Rita Black: Break it up. Like I said, 10 minutes, 10 minutes, 10 minutes. If you want to do stuff like put your weights by your tea kettle, that's what I do. I lift weights while I'm waiting for my water to boil, you know, just to get it in, in little bits. It doesn't have to be these big, huge workouts.
Rita Black: So, also you can do some exercise while you watch TV at night, you can do your stretching at that time. That's what I do. You can, you can lift weights then, or, I like to do my standing up exercises and my, like sit ups and stuff like that while I'm watching TV, because I mean, I'm not eating. You're not eating when you exercise. Well, that's not true. Some people can do both, but, you know what I'm saying? And I'm being funny.
Rita Black: Dance! You know, turn on music and just dance around your kitchen. I've done that many times too. You know, I'll get up in the middle of a workday and, you know, yell out a Bruce Springsteen song or a classic rock song, and dance around. And for five to 10 minutes, get my heart rate up and then I'll get back to work. And even just doing enough of those a day, that's, that's a workout. So you can start just moving your body.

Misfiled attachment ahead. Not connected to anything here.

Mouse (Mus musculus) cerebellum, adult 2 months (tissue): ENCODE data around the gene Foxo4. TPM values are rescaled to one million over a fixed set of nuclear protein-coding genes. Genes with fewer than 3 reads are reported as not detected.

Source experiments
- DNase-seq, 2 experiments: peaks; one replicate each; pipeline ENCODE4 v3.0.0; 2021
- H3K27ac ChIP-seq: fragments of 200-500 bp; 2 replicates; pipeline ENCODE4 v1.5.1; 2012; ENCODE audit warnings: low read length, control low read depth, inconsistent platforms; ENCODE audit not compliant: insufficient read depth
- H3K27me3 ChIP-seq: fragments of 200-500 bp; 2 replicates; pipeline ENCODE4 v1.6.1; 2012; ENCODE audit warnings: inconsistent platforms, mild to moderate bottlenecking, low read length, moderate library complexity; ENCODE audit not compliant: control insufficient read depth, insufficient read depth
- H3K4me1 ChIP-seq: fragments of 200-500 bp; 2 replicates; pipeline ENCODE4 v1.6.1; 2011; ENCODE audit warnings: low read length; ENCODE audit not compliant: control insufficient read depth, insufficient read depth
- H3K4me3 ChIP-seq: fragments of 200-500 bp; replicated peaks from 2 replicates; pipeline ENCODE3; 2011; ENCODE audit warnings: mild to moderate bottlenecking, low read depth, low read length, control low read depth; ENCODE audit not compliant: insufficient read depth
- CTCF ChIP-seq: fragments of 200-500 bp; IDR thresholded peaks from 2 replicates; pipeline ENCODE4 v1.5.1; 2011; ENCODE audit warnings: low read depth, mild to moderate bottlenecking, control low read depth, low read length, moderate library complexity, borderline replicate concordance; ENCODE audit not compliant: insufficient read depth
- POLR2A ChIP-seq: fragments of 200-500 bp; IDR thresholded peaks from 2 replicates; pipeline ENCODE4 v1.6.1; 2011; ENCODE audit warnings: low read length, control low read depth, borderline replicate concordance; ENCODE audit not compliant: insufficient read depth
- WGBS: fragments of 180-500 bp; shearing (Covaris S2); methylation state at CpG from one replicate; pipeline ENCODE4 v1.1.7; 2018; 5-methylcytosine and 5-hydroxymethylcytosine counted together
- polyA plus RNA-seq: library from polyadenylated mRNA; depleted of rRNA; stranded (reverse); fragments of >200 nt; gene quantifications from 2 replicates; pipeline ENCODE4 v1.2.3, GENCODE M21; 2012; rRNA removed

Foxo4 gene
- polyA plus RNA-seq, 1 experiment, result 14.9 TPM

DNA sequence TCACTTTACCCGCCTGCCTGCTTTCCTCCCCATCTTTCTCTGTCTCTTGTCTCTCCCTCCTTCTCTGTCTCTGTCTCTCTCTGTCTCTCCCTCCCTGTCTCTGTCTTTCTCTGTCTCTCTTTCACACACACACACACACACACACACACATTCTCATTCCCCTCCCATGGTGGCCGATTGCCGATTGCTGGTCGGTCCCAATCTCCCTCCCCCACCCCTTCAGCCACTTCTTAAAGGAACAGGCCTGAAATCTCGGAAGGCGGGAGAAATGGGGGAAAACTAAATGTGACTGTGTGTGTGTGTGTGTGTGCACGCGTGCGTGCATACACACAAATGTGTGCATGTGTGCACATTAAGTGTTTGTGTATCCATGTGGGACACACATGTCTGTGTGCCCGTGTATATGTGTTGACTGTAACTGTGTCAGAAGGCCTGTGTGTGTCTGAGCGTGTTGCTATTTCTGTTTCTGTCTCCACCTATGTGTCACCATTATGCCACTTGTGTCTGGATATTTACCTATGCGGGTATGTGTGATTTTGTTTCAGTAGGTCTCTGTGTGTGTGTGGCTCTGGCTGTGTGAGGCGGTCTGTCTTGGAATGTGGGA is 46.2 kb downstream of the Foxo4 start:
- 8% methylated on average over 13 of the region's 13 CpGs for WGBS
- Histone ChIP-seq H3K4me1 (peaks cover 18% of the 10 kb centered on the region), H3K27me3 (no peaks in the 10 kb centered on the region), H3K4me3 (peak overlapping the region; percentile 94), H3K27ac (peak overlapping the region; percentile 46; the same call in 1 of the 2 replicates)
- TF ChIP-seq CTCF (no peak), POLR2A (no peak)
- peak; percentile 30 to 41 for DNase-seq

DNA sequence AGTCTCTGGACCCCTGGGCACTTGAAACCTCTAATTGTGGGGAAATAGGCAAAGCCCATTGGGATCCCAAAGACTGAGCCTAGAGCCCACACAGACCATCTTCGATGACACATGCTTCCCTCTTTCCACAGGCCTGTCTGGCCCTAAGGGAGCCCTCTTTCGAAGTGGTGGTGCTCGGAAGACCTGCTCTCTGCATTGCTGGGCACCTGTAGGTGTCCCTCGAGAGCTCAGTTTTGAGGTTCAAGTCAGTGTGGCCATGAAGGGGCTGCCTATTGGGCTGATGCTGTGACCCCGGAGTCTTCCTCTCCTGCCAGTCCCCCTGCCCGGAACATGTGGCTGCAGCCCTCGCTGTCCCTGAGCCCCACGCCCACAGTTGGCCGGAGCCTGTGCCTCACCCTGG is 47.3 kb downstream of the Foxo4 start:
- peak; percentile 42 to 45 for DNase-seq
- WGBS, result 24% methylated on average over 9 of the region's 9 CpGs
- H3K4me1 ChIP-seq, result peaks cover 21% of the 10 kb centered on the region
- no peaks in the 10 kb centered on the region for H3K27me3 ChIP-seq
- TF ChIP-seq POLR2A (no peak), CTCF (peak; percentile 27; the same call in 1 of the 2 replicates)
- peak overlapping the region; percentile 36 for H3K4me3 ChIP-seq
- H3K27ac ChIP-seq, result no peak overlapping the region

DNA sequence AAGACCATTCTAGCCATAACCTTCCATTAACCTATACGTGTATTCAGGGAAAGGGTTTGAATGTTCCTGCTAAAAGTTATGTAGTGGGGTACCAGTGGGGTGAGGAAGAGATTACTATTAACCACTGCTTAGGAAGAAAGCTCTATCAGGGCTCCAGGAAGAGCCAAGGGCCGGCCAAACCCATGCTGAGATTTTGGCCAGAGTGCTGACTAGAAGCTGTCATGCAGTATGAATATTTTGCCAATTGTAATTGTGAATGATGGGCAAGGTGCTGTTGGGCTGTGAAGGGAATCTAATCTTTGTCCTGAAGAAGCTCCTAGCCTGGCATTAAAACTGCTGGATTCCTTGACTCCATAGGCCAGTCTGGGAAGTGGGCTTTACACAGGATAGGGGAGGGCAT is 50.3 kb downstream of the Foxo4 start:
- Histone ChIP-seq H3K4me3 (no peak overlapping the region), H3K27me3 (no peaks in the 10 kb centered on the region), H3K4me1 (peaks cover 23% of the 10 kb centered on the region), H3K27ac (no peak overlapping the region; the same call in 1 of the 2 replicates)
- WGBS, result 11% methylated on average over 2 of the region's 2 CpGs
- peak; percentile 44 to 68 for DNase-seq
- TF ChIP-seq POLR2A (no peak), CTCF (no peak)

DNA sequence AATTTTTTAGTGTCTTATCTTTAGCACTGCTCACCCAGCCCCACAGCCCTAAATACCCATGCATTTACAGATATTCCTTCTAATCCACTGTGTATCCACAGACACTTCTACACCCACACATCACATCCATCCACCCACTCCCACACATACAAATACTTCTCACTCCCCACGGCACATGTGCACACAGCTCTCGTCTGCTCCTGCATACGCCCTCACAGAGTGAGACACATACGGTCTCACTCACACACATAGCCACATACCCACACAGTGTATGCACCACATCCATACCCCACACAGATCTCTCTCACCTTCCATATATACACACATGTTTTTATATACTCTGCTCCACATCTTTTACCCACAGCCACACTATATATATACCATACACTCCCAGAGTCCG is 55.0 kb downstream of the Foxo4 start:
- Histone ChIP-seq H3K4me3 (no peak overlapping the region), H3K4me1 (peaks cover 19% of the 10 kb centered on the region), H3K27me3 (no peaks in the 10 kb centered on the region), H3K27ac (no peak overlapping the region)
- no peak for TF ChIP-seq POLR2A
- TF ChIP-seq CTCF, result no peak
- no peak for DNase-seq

Rita Black: So, I hope this has been helpful to get you moving. And I hope that you enjoy moving into the rest of this week also. I just wanted to let you know that I am offering a $5 off my exercise hypnosis pack. It's in the Shifts Store and that link will be in the show notes along with the coupon code. And it's a great, people love this. It's three actual hypnosis sessions. One is called, "Get up and Exercise" or get up. It's a morning exercise session that literally is five minutes long. You listen to it and it gets you to get out of bed in the morning. So talk about motivation. The second session is the "Desire to Exercise", and this really gets you engaged in wanting to exercise. And then one is it's called "Continuing to Exercise", but really what it is is it's about coming home and exercising. It's actually a car session that you can listen to in your car as you're coming home. And it's me kind of walking you through and getting you excited about coming home to exercise. So check out the show notes if you're interested in getting some hypnosis to get going. Those are really great sessions. Otherwise have an awesome week and I hope that you enjoy getting going, or if you've been going, you continue to enjoy the summer. The summer is the best time to be out there outside and moving, having an amazing week. And remember that the key and probably the only key to unlocking the door of the weight struggle is inside you. So keep listening and find it.
Rita Black: Do you want to dive deeper into the mindset of long-term weight release? Head on over to www.shiftweightmastery.com where you'll find numerous tools and resources to help you unlock your mind for permanent weight release, tips, strategies, and more, and be sure to check the show notes to learn more about my book From Fat to Thin Thinking: Unlock Your Mind For Permanent Weight Loss.